Until now I have resisted making a trench coat for myself, as belted waistlines don’t really suit me-and-my-short-waist-that-is-not-getting-any-smaller, but rummaging through some of my fabrics I found some stone coloured stretch twill, and thought I’d give a slim-line trench coat a go.
I thought I had a pattern somewhere for this one, circa 2000:
You know when sometimes things that you think are going to be relatively straightforward, just don’t end up that way? This was one of those times. Anyway – third toile later – I am finally onto the sleeve and collar draft, but here is the body so far:
As you can see I don’t believe in the concept of a ‘wearable muslin’! For me a toile is simply to check fit and design lines, so I draw all over them. Here you can see my outline of the storm flaps, pockets and buttons – these are all transferred to my pattern and the toile goes in the bin.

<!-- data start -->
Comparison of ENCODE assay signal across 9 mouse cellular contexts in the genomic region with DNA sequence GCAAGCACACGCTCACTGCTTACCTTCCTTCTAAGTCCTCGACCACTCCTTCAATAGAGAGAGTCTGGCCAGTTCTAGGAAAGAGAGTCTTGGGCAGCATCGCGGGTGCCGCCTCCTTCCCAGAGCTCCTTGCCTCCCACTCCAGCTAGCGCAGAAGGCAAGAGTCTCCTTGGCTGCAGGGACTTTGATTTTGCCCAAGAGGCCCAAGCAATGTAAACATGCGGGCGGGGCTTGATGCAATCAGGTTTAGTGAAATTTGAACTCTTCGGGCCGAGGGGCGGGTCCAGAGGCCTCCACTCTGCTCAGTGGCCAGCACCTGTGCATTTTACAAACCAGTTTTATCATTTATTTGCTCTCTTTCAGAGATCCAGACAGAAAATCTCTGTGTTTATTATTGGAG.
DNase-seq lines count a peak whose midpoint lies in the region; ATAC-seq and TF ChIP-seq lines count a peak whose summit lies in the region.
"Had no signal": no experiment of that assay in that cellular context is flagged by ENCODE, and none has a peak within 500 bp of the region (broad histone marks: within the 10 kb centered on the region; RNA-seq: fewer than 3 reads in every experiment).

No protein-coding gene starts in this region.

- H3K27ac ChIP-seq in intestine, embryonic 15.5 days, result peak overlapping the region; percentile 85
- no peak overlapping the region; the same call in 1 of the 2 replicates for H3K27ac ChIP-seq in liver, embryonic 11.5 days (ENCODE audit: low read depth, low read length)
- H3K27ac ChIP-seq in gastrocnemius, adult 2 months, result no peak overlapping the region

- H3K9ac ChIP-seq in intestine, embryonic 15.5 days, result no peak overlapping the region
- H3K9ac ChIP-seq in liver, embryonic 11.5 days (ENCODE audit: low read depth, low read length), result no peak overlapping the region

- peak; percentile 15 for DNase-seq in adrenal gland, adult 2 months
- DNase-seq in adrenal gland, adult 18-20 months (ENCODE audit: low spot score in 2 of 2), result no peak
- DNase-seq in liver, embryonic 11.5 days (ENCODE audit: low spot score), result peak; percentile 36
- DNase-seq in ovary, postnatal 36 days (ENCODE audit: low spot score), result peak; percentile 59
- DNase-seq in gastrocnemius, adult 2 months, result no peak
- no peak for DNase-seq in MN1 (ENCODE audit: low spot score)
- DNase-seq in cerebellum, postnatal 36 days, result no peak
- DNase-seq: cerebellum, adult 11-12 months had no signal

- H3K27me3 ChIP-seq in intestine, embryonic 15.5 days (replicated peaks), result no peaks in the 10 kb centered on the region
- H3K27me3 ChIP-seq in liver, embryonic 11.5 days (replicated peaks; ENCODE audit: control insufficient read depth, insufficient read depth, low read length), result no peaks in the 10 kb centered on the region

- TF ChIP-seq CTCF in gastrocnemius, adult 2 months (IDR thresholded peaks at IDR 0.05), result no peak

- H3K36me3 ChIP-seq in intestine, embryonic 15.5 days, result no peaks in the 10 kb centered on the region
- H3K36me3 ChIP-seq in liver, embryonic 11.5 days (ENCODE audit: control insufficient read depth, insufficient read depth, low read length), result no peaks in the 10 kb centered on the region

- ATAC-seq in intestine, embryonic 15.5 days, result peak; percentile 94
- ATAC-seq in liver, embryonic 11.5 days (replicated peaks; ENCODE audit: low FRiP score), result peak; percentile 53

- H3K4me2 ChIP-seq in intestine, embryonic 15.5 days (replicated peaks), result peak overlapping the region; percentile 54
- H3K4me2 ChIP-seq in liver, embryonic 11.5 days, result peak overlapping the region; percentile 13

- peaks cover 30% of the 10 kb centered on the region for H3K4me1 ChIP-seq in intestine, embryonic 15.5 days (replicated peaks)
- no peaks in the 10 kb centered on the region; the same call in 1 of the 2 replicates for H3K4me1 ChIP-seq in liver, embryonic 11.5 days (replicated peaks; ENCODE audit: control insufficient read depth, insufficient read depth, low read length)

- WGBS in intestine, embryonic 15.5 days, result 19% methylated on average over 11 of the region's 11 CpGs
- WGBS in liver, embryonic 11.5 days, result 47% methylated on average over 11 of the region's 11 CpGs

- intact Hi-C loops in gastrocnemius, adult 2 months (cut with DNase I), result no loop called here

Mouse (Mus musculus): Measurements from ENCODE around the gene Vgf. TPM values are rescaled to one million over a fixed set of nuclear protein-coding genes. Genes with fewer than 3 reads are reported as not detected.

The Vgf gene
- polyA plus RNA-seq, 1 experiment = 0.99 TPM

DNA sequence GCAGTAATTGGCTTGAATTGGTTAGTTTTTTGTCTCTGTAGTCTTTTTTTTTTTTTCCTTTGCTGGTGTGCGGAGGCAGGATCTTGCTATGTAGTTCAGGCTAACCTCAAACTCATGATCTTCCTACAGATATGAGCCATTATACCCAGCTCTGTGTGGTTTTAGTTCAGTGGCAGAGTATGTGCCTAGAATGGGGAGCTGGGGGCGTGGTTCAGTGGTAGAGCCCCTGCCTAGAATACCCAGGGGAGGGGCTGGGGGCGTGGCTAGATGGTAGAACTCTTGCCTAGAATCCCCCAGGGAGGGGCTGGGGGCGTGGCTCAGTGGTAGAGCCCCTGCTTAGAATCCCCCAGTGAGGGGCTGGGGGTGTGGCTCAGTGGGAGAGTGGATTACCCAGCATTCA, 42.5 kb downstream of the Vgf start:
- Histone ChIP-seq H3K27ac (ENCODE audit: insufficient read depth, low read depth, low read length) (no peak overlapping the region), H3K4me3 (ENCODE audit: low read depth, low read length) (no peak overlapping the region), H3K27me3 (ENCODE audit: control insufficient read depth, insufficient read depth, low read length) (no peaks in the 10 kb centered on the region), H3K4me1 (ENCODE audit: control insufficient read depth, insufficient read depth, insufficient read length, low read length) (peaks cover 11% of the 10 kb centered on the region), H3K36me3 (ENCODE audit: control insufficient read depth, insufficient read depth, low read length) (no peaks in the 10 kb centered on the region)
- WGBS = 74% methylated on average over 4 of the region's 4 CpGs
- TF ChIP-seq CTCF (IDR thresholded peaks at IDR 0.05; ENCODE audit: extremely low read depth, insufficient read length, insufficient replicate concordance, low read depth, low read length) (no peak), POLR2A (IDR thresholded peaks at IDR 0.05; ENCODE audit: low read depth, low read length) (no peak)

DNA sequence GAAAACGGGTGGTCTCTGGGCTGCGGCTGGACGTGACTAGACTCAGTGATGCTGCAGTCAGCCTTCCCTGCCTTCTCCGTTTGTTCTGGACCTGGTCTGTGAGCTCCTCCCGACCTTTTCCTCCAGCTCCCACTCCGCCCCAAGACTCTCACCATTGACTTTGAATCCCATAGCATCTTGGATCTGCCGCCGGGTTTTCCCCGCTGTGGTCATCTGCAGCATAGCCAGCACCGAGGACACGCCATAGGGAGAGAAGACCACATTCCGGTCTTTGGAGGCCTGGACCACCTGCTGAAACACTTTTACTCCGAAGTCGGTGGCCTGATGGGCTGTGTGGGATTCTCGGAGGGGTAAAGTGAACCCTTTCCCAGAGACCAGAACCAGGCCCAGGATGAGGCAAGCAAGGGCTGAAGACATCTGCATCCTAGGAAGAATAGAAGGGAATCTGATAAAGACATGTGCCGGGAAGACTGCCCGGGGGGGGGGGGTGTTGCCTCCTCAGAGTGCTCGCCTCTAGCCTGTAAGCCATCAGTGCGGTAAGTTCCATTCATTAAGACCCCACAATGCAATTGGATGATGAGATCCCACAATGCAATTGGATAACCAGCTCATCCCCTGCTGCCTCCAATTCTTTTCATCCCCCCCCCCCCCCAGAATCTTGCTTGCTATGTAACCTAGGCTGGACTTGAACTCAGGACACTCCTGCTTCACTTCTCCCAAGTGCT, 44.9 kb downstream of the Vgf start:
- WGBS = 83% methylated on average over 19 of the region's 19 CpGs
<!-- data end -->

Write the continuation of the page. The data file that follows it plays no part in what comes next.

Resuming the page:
I was checking out trench coat designs online, and the history is quite interesting. Thomas Burberry developed a durable waterproof wool gabardine in 1880, and this was used in coats worn by soldiers in the Boer War, and later by exploreres such as Admunson, Shackleton and Mallory.
In 1901 Burberry submitted a design to the British War Office for an Officer’s raincoat which was subsequently adopted, and in 1914 the War Office commissioned Burberry to develop a practical and protective storm coat to be worn by the frontline soldiers in the trenches during WW1. Adding epaulettes, D-rings and straps and using a fine twill gabardine, it was soon nicknamed the trench coat. It is estimated half a million Burberry trench coats were produced from 1914-1918, and Aquascutum also produced trenchcoasts for the allied soldiers.
Civilians adopted the practical trenchcoat after the war, and the iconic Burberry check was patented in the 20’s and began to be used as a lining. During WW2 trench coats became a part of every enlisted soldier’s kit, and were also adopted by the US forces.